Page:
Locals call it the Nazikaserne (Nazi barracks): the Magazinhof at Kassel, Germany. It was built in 1940 for the Wehrmacht which used it to store grain and other food (it was officially called Ersatzverpflegungsmagazin). After the war, the Bundeswehr took over the three buildings and stored cloth inside. In 1994 the army moved out, the buildings deteriorated, trees began to grow within the buildings, vandalism happened and fires broke out. But the building was protected by monument protection and therefore it was hard to sell.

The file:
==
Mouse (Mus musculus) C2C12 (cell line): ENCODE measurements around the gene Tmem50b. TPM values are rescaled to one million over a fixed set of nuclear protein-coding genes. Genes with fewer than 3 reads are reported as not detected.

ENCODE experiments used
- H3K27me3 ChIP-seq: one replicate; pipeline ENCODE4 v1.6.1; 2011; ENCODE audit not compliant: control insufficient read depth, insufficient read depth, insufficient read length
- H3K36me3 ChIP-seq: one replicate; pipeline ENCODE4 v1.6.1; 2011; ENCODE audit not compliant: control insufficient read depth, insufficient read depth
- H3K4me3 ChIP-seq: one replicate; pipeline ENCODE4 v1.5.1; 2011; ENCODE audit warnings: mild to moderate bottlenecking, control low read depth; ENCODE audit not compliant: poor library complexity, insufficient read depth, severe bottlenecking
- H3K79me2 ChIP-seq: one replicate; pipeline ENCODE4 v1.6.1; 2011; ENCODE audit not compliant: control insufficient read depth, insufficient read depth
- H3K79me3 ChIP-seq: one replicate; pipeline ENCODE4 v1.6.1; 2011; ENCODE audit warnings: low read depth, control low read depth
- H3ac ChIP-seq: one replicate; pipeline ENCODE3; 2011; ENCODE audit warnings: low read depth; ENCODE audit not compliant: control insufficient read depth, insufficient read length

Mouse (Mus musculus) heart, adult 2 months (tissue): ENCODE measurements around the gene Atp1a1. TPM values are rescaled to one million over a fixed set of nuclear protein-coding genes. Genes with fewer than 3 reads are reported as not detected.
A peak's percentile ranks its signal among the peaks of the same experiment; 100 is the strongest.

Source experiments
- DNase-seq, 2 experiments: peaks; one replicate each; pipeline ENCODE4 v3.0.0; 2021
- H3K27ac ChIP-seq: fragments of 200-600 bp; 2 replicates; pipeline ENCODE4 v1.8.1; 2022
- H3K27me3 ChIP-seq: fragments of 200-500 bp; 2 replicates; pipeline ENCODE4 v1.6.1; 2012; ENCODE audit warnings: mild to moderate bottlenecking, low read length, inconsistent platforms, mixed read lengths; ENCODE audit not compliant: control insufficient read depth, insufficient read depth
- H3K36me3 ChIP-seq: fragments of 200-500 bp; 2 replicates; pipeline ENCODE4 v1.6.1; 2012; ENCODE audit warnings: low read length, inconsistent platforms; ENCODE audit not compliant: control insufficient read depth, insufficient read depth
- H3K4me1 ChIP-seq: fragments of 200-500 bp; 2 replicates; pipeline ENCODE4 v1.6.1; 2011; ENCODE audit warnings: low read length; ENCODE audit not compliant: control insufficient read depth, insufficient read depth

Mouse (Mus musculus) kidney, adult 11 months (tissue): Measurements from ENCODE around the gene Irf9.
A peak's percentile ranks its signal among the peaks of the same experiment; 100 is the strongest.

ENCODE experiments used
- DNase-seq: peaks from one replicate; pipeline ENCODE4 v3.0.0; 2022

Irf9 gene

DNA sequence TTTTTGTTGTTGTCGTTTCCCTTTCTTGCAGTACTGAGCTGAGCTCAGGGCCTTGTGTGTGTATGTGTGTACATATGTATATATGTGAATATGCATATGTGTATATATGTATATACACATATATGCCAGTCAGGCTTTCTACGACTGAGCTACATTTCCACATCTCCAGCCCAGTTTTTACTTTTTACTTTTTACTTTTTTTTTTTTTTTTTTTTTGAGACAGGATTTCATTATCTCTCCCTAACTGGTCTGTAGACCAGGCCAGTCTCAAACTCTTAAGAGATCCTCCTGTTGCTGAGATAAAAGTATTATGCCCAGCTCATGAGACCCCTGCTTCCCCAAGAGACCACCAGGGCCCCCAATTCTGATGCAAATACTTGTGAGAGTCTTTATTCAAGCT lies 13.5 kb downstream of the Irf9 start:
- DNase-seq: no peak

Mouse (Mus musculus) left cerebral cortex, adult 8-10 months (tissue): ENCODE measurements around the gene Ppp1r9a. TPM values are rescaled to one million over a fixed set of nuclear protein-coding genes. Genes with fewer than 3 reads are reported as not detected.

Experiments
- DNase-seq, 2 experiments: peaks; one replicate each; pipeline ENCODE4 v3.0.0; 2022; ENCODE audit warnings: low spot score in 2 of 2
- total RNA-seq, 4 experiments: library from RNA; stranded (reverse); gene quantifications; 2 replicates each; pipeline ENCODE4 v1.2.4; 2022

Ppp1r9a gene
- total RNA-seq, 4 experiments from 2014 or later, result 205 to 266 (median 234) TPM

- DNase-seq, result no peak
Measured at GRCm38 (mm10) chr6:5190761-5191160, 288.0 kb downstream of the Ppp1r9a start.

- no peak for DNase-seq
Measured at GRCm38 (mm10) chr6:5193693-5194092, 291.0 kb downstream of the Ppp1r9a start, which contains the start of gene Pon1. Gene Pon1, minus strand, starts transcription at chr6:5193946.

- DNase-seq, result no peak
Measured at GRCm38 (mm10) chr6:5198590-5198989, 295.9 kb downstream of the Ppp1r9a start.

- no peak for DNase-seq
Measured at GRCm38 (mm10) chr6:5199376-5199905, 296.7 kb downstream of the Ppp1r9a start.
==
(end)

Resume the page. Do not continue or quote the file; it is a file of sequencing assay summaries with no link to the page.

Most impressive is a Nazi-style mural on one of the buildings which is still visible today. It shows the ideal world of the national socialists: a giant blond man is preparing his scythe, blond women gather grain, oxen pull a cart. It is a depiction of the blood and soil (‘Blut und Boden‘) ideology of the Nazis. It was painted by Rudolf Ehalt in 1940 as an inscription says. Recently the grounds have been sold and the buildings are now renovated – whether the mural remains as a memorial (maybe with explanations) or not is not yet known.